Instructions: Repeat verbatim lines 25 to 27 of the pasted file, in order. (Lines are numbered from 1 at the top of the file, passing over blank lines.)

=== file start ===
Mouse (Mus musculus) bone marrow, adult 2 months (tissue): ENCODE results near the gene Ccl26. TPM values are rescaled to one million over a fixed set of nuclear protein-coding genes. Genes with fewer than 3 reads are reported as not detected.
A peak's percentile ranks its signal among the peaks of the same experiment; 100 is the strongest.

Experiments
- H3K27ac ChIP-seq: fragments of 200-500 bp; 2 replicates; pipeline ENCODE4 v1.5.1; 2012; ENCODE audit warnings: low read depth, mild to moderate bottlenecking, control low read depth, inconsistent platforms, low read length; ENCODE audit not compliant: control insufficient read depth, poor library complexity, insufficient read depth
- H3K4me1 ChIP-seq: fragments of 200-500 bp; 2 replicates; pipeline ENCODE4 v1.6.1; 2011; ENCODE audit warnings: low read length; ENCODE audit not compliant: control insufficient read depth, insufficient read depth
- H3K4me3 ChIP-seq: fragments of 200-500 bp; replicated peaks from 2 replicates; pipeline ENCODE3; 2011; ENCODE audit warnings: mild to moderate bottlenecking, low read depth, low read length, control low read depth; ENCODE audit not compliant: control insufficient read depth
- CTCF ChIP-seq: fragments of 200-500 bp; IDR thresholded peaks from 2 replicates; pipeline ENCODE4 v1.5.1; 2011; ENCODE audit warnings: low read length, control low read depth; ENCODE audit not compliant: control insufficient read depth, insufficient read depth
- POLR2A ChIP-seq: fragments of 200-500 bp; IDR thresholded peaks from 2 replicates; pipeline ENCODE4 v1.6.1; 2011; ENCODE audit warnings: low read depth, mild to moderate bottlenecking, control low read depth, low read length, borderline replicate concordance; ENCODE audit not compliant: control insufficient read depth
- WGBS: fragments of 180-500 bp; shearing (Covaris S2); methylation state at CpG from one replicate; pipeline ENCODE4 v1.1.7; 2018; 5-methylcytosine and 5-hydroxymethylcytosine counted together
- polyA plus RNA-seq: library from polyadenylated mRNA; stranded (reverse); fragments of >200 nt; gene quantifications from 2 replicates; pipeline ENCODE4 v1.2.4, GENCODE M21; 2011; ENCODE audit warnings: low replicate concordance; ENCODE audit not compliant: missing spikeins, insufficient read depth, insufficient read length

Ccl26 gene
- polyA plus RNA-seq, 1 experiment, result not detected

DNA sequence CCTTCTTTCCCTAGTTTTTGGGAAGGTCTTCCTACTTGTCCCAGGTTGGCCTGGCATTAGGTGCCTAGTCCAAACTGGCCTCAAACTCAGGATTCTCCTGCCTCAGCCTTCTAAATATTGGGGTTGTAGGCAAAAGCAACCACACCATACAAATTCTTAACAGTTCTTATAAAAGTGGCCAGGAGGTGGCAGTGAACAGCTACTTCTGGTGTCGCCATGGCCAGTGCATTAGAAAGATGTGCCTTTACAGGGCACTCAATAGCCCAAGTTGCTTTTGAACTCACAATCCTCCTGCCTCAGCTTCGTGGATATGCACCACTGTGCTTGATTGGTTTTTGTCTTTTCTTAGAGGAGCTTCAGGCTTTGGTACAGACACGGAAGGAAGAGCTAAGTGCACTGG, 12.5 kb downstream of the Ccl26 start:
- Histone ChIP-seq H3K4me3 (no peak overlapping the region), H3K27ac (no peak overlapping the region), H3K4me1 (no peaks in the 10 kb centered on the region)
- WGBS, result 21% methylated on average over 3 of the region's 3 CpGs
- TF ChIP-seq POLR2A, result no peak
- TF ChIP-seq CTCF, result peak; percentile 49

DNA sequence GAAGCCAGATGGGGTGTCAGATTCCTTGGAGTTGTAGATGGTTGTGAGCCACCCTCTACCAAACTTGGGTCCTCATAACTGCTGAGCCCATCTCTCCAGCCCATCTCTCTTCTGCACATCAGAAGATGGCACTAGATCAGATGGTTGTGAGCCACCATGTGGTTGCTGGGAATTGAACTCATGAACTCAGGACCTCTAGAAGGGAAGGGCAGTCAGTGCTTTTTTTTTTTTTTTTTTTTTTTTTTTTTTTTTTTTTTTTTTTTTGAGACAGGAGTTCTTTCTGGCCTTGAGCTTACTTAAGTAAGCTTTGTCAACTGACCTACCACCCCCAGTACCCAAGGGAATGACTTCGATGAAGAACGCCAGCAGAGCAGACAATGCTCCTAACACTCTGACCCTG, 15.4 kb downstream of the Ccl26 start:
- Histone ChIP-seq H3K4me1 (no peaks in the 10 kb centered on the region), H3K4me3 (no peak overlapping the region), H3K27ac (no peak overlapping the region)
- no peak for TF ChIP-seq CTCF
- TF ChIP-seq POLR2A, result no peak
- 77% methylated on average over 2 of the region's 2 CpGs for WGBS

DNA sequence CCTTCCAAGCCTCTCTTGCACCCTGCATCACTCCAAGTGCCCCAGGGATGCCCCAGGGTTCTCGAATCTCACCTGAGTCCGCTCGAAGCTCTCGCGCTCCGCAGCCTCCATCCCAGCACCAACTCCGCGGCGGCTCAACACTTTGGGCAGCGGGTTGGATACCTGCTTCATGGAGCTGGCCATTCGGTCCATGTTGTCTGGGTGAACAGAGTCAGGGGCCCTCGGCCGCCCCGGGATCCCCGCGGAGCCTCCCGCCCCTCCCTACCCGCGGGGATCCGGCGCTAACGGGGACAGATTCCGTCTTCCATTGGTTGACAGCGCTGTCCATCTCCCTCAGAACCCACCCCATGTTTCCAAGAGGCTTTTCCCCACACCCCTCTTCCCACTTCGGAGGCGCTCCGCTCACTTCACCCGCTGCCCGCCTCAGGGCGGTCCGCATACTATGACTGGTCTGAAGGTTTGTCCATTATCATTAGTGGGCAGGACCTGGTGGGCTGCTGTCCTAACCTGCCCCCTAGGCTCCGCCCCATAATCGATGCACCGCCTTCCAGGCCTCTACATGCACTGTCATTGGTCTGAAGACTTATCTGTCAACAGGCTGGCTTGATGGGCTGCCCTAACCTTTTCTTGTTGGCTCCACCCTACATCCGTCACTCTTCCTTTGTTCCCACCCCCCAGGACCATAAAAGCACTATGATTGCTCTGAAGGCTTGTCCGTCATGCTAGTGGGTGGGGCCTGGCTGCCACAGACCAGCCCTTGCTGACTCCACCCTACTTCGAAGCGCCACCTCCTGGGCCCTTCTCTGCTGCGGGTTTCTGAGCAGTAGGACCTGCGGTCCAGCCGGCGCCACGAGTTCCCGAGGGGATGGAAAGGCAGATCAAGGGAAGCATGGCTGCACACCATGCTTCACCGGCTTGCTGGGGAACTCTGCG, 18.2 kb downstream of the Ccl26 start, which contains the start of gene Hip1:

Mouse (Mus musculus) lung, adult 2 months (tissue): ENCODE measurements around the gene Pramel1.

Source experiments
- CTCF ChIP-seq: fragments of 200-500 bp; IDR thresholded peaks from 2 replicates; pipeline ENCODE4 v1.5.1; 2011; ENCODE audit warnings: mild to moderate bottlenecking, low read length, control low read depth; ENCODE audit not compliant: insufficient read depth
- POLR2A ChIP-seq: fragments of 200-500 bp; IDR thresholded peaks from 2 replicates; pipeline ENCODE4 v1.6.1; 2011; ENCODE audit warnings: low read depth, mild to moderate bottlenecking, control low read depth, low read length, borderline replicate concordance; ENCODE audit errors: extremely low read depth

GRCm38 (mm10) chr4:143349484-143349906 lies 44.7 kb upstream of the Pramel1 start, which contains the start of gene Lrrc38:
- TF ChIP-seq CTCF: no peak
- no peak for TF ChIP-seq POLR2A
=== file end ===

Source experiments
- CTCF ChIP-seq: fragments of 200-500 bp; IDR thresholded peaks from 2 replicates; pipeline ENCODE4 v1.5.1; 2011; ENCODE audit warnings: mild to moderate bottlenecking, low read length, control low read depth; ENCODE audit not compliant: insufficient read depth
- POLR2A ChIP-seq: fragments of 200-500 bp; IDR thresholded peaks from 2 replicates; pipeline ENCODE4 v1.6.1; 2011; ENCODE audit warnings: low read depth, mild to moderate bottlenecking, control low read depth, low read length, borderline replicate concordance; ENCODE audit errors: extremely low read depth